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Thursday, 28 November 1974
Page: 2914


Senator BISHOP (South AustraliaPostmasterGeneral) - in reply- I thank Senator Maunsell and the Senate for the contributions which have been made on this matter. Senator Maunsell was a member of the Joint Select Committee on Defence Forces Retirement Benefits Legislation, as was Senator Devitt, which, I think it is fair to say, under the guidance of the Minister for Defence (Mr Barnard) quickly adopted the Jess report and introduced the improvements in this area as quickly as possible. There are, of course, some anomalies which the Minister has stated previously will be considered but at the present time that cannot be done. Senator Maunsell referred to the need to set up a joint select committee. This was raised by the honourable member for Herbert, Mr Bonnett, in the other place. The Minister for Defence has already invited Mr Bonnett and the Opposition parties to make suggestions in relation to this proposal. As far as I am aware, it is under consideration by the people concerned but it has not yet been submitted to the Government. In reply to a question from Mr Bonnett the Minister for Defence said:

As 1 have already explained in this House, in reply to the honourable member's earlier question on this matter, there are a number of matters raised by and on behalf of retired members of the forces that are already under examination by the Department of Defence in consultation with the Services and with the Defence Force Retirement and Death Benefits Authority. I cannot see any real need for the appointment of a parliamentary committee, as he suggests, to inquire into these matters. However, if the honourable member wishes to submit terms of reference to me, which I presume would incorporate the anomalies that he is referring to, then I would be happy to examine the matter on its merits.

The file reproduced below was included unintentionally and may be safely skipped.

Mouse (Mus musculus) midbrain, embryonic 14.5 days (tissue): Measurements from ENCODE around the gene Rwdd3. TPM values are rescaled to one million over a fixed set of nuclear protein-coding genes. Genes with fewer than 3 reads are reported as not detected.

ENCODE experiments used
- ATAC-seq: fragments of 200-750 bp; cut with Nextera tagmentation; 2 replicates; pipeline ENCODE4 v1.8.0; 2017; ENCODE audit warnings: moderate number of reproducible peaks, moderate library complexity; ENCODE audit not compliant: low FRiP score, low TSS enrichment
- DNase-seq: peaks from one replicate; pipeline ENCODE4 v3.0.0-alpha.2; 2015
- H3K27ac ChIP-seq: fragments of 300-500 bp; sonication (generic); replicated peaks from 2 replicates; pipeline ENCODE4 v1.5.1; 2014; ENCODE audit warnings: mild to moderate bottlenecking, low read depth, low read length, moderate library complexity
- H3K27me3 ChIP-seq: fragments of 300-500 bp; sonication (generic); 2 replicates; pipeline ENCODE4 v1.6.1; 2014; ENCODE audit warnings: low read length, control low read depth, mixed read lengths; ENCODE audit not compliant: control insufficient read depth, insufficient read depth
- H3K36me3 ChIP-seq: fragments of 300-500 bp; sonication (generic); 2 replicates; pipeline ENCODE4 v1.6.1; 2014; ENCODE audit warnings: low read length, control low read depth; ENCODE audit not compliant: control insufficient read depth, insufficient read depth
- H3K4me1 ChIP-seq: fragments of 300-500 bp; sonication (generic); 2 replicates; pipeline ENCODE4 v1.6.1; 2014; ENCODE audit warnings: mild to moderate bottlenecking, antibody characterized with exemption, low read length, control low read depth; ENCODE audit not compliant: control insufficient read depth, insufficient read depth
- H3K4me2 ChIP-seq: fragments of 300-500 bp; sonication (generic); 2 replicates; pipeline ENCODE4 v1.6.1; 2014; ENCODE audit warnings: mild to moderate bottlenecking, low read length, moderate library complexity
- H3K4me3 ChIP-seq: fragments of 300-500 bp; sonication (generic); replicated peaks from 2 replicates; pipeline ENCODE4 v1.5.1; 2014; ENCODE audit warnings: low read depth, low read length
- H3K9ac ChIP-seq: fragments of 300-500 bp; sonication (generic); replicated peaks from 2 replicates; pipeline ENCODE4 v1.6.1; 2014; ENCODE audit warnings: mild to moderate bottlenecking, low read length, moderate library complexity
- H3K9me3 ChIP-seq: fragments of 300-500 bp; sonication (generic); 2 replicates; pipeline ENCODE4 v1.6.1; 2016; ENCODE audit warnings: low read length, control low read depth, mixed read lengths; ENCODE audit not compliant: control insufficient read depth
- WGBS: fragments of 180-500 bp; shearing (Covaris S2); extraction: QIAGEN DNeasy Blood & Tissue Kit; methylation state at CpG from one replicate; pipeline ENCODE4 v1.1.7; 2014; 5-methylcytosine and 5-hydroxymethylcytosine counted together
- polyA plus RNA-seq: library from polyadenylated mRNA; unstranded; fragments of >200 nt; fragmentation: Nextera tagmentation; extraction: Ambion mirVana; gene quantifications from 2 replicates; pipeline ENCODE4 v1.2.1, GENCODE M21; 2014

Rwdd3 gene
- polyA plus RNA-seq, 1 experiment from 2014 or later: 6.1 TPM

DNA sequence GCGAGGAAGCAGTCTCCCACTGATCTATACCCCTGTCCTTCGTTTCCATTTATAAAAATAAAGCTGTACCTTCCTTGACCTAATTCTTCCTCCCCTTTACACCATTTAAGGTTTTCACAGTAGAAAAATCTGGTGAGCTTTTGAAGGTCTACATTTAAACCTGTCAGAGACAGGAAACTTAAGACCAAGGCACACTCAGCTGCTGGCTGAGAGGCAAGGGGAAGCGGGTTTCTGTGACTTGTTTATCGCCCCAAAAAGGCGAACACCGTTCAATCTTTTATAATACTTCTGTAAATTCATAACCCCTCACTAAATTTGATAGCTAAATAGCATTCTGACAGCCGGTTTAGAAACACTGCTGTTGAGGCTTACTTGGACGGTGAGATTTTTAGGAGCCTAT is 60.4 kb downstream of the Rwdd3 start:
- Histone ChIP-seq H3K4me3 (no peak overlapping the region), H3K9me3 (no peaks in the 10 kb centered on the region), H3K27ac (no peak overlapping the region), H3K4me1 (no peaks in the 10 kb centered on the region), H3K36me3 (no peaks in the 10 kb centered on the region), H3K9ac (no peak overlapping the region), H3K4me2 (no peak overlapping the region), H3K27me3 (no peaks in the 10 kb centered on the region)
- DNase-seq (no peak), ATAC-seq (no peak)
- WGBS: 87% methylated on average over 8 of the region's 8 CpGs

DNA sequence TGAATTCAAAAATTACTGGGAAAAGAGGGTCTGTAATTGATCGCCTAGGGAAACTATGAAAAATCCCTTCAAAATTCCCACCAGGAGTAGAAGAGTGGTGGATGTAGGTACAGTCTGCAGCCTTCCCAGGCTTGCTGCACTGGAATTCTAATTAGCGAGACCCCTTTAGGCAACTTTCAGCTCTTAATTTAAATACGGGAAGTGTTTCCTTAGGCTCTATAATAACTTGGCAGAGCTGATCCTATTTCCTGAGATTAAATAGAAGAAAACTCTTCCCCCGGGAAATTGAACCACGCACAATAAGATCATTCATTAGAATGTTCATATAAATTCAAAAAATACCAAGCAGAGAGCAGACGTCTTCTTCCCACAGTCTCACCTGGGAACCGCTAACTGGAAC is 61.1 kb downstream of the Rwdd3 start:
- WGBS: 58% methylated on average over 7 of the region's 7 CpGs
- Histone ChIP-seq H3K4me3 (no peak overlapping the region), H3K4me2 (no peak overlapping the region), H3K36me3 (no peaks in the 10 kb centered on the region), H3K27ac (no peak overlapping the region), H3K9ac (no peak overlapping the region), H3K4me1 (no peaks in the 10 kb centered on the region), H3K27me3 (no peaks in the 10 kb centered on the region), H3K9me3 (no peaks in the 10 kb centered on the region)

We also know that during the debate in this place in May or June last year a suggestion was made by Senator Byrne to provide for reversionary benefits to flow to specified relatives on the death of an unmarried contributing member. That is at present being considered by the Government but it is not yet in a position to decide what to do. In my second reading speech on this Bill 1 pointed out that it had been decided to defer the question of a permanent method for adjusting servicemen's pensions under both schemes until all relevant aspects had been thoroughly examined. On behalf of the Minister I said: 1 would have hoped by this time that it would have been possible for details of the adjustment methods to apply in the future to be incorporated in the principal Acts.

Because of the need to make adjustments and in response to current superannuation movements it was necessary to carry out these improvements at the present time. It is also fair to say, I think, that the legislation on the new superannuation scheme to come before the Parliament will raise new considerations in relation to these schemes. I can only say- most of us would agree- that what has been done is a vast improvement and that the matters raised by Senator Maunsell and by his colleagues in the other place are under active consideration. As the Minister has said, he hopes to bring in some remedies in the near future. In addition, if the Opposition wants a select committee as has been proposed, the Minister is prepared, I think, to give the suggestion full consideration. I thank the Senate for its consideration of this Bill.

Question resolved in the affirmative.

Bill read a second time, and passed through its remaining stages without amendment or debate.







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